There are three Hebrew words used in Scripture when identifying the Jewish people. First is the word Hebrew (Genesis 14:13) that comes from the word “Eber,” who is a grandson of Shem (10:24; 11:16). Abram is first called “the Hebrew” in Genesis 14:13. Second is the name God gave Jacob: Israel (32:28; 35:10). The word Israel means “Prince with God.” Jacob had 12 sons that became known as “Israelites.” Third is the name Jew formed from the name Judah. The men of Judah were first called “Jews” by Syria (2 Kings 16:6 KJV). During the Babylon captivity (606–539 BC), “Hebrew” and “Jew” became identifying names of what became known as the Jewish people or Israelites. Therefore, the words Hebrew, Israelite, and Jew are used interchangeably to refer to the Jewish people.
Race, Religion, Nation, or Something Else?
Currently, there is a wide diversity of opinions among Jewish people on how to identify who is Jewish. Years ago, a polling of Jewish people was taken on the identity of what determined a Jewish person. Here is the breakdown: 23 percent considered themselves Jewish because of birth; 13 percent said you are Jewish if you are a citizen in Israel or observe the Jewish faith; 11 percent said if you are raised Jewish; 19 percent said born of a Jewish mother or converted to Judaism; 12 percent said born of a Jewish mother or father; and 9 percent could not define a Jew.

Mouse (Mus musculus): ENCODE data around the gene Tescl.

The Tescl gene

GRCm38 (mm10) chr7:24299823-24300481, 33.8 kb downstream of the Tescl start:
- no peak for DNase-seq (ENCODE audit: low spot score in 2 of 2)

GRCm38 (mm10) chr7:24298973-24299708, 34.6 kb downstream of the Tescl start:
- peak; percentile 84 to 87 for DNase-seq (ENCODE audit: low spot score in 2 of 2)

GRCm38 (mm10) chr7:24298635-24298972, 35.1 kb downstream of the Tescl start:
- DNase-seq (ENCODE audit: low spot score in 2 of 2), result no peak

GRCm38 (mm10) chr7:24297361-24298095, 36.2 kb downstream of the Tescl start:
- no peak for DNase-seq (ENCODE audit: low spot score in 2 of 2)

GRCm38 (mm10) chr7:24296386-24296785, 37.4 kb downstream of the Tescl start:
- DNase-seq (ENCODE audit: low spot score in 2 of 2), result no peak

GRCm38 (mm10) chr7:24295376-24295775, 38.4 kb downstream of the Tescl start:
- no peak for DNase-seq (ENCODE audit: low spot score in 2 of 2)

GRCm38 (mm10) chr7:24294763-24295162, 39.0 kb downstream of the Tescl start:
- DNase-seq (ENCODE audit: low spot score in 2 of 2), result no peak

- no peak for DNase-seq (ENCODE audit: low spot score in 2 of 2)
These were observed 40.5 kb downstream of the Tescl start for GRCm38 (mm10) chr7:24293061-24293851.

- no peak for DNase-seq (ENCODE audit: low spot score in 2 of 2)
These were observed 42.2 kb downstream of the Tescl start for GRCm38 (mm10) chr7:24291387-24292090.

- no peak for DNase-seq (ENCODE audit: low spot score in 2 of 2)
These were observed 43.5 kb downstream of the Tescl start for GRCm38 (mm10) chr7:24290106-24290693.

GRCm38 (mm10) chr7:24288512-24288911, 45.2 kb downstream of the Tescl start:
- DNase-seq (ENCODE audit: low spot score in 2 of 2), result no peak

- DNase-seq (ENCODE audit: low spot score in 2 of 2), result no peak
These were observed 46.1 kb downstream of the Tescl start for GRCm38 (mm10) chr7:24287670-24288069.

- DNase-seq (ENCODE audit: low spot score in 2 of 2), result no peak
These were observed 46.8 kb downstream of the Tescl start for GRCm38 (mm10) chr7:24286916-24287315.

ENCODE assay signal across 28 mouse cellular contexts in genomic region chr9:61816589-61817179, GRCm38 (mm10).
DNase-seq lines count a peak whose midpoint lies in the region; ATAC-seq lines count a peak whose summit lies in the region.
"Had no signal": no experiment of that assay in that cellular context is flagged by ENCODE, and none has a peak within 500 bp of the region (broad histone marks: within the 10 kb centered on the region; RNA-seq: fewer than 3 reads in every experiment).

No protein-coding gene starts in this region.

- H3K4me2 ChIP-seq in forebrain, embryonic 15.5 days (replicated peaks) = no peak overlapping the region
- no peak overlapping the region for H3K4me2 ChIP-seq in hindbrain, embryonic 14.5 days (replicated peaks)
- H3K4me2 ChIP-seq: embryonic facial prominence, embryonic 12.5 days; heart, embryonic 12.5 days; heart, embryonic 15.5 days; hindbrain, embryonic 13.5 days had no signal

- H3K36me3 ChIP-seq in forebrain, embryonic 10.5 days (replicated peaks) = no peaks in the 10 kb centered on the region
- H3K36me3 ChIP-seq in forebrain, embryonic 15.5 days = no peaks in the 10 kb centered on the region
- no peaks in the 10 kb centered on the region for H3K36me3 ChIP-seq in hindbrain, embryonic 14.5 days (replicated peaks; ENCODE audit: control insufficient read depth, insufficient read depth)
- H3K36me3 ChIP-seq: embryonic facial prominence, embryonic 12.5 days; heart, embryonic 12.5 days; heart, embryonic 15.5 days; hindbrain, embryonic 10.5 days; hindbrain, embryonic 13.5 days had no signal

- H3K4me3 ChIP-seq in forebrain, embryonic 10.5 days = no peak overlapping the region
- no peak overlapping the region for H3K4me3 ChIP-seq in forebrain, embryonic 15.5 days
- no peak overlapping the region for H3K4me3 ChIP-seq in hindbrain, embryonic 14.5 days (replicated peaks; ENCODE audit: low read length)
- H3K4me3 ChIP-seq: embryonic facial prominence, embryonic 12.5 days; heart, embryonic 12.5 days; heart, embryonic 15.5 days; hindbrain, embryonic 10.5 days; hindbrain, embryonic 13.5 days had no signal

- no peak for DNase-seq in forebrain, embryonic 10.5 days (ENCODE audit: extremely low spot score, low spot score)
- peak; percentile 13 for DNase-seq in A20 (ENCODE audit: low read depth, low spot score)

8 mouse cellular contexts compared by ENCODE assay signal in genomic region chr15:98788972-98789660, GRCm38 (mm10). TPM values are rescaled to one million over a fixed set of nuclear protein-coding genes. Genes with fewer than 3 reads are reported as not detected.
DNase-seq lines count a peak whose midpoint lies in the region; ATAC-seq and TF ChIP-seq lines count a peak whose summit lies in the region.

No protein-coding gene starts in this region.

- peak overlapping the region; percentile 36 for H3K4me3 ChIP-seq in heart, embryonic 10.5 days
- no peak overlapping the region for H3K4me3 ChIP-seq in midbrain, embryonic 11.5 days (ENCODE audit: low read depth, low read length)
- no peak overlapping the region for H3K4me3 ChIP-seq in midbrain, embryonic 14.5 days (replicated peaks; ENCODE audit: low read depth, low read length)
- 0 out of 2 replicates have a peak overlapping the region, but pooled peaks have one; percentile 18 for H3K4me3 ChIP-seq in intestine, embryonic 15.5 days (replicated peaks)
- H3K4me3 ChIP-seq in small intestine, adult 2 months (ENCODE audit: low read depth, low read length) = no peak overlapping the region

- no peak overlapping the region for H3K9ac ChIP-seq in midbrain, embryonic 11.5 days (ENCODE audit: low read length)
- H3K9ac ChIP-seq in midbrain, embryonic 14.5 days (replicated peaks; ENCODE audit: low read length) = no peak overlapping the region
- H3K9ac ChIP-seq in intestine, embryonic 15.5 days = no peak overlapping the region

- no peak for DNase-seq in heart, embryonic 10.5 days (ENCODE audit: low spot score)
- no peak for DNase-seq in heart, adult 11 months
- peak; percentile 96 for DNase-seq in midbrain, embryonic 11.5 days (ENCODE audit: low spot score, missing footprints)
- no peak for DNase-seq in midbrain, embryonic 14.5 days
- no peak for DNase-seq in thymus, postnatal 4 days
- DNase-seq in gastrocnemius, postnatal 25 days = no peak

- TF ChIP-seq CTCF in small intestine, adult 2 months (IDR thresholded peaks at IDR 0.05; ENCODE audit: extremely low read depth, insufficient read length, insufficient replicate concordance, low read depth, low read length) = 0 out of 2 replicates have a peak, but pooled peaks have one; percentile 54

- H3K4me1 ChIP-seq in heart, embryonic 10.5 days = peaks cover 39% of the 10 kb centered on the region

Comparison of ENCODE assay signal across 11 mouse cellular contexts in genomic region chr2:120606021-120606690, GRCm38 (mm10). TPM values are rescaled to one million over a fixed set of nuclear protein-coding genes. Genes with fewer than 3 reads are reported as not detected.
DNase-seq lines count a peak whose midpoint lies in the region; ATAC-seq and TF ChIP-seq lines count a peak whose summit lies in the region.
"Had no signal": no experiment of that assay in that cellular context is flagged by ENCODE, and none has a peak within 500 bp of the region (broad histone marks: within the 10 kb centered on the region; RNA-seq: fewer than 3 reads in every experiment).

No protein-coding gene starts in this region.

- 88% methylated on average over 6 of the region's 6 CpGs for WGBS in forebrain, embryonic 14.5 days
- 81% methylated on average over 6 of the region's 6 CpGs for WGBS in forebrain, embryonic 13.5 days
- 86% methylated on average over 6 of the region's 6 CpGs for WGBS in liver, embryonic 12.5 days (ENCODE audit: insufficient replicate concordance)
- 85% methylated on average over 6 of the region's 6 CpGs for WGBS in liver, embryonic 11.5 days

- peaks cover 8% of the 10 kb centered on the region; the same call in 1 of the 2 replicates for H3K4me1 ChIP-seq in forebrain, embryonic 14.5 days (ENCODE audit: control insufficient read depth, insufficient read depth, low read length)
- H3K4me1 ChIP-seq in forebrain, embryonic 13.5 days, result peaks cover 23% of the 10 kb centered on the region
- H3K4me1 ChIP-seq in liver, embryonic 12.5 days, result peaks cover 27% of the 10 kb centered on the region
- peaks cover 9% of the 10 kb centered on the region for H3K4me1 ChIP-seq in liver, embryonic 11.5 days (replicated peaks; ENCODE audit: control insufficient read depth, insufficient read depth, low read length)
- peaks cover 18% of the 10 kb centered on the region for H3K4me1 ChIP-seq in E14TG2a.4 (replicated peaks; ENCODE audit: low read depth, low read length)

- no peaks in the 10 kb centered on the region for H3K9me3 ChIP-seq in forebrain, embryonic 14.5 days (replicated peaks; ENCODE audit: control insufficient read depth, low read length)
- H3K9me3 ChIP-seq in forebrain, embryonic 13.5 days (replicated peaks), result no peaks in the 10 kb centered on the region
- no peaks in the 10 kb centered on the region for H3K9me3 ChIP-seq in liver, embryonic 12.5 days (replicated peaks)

The words Hebrew, Israelite, and Jew are used interchangeably to refer to the Jewish people.
Judaism cannot be called a race because there are Jewish people of a number of different races. Judaism cannot be identified as a nation because there are Jewish people born outside of Israel and citizens of their native countries. Judaism cannot be identified as a religion because there are Jewish people that do not practice Judaism and still call themselves Jewish. And there are non-religious Jews that do not practice any religion nor believe in God. They identify as being Jewish because they follow the Jewish traditions. Furthermore, the word religion, referring to the Jewish people, is not mentioned once in the Jewish Scriptures.
Jewish Through the Mother, Father, or Both?
Today Judaism teaches that any person born of a Jewish mother (regardless of the father’s lineage) or officially converts to Judaism is acknowledged as being Jewish. This position seemed to be established after the Babylonian Captivity when Jewish people put away their foreign wives and started to immigrate back to Israel (Ezra 10:2–44). The position was developed over the centuries and is the law of Judaism today. But to say one who is born of a Jewish mother is Jewish has not really answered the question. What makes your mother Jewish? Your mother might claim to be an atheist or follow a demonic cult and give no belief or allegiance to the God of Israel or the biblical description of being Jewish.